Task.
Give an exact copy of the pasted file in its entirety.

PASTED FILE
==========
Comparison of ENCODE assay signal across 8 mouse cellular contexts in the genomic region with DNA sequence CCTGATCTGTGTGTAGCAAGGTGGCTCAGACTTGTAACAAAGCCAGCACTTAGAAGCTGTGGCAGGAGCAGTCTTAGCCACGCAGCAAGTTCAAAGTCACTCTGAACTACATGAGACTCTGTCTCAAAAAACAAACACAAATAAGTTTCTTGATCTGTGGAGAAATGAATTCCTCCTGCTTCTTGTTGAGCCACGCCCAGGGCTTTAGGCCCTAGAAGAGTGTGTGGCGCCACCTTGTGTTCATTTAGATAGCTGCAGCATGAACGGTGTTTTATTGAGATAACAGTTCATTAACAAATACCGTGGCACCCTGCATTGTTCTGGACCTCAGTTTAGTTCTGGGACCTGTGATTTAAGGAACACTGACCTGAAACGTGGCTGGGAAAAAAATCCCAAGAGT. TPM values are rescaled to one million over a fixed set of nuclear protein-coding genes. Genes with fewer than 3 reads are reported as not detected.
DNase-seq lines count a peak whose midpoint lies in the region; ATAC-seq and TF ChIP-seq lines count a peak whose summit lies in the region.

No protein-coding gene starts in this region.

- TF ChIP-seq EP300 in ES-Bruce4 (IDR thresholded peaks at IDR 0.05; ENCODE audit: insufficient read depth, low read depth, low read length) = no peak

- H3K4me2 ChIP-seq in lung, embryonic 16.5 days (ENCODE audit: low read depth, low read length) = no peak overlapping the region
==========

Comparison of ENCODE assay signal across 8 mouse cellular contexts in the genomic region with DNA sequence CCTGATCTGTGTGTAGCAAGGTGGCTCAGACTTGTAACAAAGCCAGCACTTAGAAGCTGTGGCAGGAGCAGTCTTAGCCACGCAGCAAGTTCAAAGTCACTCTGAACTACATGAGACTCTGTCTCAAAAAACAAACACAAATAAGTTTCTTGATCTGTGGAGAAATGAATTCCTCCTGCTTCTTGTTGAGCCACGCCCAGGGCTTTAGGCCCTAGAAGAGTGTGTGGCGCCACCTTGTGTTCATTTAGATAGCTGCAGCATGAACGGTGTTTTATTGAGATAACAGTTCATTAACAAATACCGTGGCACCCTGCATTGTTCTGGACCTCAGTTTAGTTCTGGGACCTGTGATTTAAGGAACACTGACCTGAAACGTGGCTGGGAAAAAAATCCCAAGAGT. TPM values are rescaled to one million over a fixed set of nuclear protein-coding genes. Genes with fewer than 3 reads are reported as not detected.
DNase-seq lines count a peak whose midpoint lies in the region; ATAC-seq and TF ChIP-seq lines count a peak whose summit lies in the region.

No protein-coding gene starts in this region.

- TF ChIP-seq EP300 in ES-Bruce4 (IDR thresholded peaks at IDR 0.05; ENCODE audit: insufficient read depth, low read depth, low read length) = no peak

- H3K4me2 ChIP-seq in lung, embryonic 16.5 days (ENCODE audit: low read depth, low read length) = no peak overlapping the region